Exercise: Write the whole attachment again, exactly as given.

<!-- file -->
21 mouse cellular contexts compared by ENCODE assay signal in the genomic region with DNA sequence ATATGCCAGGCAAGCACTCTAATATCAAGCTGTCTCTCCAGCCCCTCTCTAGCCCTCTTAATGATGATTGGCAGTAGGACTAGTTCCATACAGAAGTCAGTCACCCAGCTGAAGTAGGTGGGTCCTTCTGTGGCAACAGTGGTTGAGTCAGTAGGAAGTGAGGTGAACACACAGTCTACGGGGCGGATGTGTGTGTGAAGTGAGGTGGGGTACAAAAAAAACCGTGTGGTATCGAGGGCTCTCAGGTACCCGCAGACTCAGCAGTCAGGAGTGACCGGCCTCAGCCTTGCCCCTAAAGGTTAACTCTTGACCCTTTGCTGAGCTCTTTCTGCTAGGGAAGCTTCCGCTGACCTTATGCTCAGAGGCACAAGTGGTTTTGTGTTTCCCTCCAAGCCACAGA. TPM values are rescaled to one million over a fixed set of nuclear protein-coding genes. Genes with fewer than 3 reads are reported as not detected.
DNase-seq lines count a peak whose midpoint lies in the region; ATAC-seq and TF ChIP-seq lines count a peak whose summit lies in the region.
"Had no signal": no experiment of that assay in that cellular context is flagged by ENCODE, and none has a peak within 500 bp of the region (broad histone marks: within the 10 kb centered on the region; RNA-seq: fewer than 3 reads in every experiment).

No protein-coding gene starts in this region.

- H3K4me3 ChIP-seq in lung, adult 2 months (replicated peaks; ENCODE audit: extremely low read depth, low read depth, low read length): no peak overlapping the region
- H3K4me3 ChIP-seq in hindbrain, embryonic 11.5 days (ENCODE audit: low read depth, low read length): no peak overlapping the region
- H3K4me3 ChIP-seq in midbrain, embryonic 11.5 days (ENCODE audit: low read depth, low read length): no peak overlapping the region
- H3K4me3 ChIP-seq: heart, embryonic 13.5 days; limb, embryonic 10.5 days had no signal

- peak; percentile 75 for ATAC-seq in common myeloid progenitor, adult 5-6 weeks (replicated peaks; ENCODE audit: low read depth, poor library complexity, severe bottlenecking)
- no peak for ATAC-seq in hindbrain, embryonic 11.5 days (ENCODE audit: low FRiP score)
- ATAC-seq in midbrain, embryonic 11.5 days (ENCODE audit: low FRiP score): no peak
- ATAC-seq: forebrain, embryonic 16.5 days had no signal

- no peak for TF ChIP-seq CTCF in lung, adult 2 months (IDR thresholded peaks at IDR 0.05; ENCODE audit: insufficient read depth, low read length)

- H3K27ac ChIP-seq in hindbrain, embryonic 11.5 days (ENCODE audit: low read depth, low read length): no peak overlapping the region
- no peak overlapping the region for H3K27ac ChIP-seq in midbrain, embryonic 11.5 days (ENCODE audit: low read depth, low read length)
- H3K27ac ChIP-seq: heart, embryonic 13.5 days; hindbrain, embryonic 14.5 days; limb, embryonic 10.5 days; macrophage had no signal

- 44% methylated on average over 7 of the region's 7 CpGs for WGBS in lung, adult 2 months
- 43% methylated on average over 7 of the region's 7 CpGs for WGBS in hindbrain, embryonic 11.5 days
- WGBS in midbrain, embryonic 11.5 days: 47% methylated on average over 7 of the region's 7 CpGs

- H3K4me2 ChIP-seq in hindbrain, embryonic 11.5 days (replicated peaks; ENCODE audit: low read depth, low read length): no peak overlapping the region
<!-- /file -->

21 mouse cellular contexts compared by ENCODE assay signal in the genomic region with DNA sequence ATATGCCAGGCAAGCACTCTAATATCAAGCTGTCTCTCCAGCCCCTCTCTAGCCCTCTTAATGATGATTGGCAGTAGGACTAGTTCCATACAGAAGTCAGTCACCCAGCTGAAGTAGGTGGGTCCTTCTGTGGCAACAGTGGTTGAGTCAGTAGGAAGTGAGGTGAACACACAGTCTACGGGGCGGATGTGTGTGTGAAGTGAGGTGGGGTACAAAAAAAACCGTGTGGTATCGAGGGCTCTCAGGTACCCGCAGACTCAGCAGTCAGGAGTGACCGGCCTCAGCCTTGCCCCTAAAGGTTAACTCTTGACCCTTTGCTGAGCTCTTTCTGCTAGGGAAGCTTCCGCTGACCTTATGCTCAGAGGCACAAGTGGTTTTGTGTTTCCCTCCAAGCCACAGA. TPM values are rescaled to one million over a fixed set of nuclear protein-coding genes. Genes with fewer than 3 reads are reported as not detected.
DNase-seq lines count a peak whose midpoint lies in the region; ATAC-seq and TF ChIP-seq lines count a peak whose summit lies in the region.
"Had no signal": no experiment of that assay in that cellular context is flagged by ENCODE, and none has a peak within 500 bp of the region (broad histone marks: within the 10 kb centered on the region; RNA-seq: fewer than 3 reads in every experiment).

No protein-coding gene starts in this region.

- H3K4me3 ChIP-seq in lung, adult 2 months (replicated peaks; ENCODE audit: extremely low read depth, low read depth, low read length): no peak overlapping the region
- H3K4me3 ChIP-seq in hindbrain, embryonic 11.5 days (ENCODE audit: low read depth, low read length): no peak overlapping the region
- H3K4me3 ChIP-seq in midbrain, embryonic 11.5 days (ENCODE audit: low read depth, low read length): no peak overlapping the region
- H3K4me3 ChIP-seq: heart, embryonic 13.5 days; limb, embryonic 10.5 days had no signal

- peak; percentile 75 for ATAC-seq in common myeloid progenitor, adult 5-6 weeks (replicated peaks; ENCODE audit: low read depth, poor library complexity, severe bottlenecking)
- no peak for ATAC-seq in hindbrain, embryonic 11.5 days (ENCODE audit: low FRiP score)
- ATAC-seq in midbrain, embryonic 11.5 days (ENCODE audit: low FRiP score): no peak
- ATAC-seq: forebrain, embryonic 16.5 days had no signal

- no peak for TF ChIP-seq CTCF in lung, adult 2 months (IDR thresholded peaks at IDR 0.05; ENCODE audit: insufficient read depth, low read length)

- H3K27ac ChIP-seq in hindbrain, embryonic 11.5 days (ENCODE audit: low read depth, low read length): no peak overlapping the region
- no peak overlapping the region for H3K27ac ChIP-seq in midbrain, embryonic 11.5 days (ENCODE audit: low read depth, low read length)
- H3K27ac ChIP-seq: heart, embryonic 13.5 days; hindbrain, embryonic 14.5 days; limb, embryonic 10.5 days; macrophage had no signal

- 44% methylated on average over 7 of the region's 7 CpGs for WGBS in lung, adult 2 months
- 43% methylated on average over 7 of the region's 7 CpGs for WGBS in hindbrain, embryonic 11.5 days
- WGBS in midbrain, embryonic 11.5 days: 47% methylated on average over 7 of the region's 7 CpGs

- H3K4me2 ChIP-seq in hindbrain, embryonic 11.5 days (replicated peaks; ENCODE audit: low read depth, low read length): no peak overlapping the region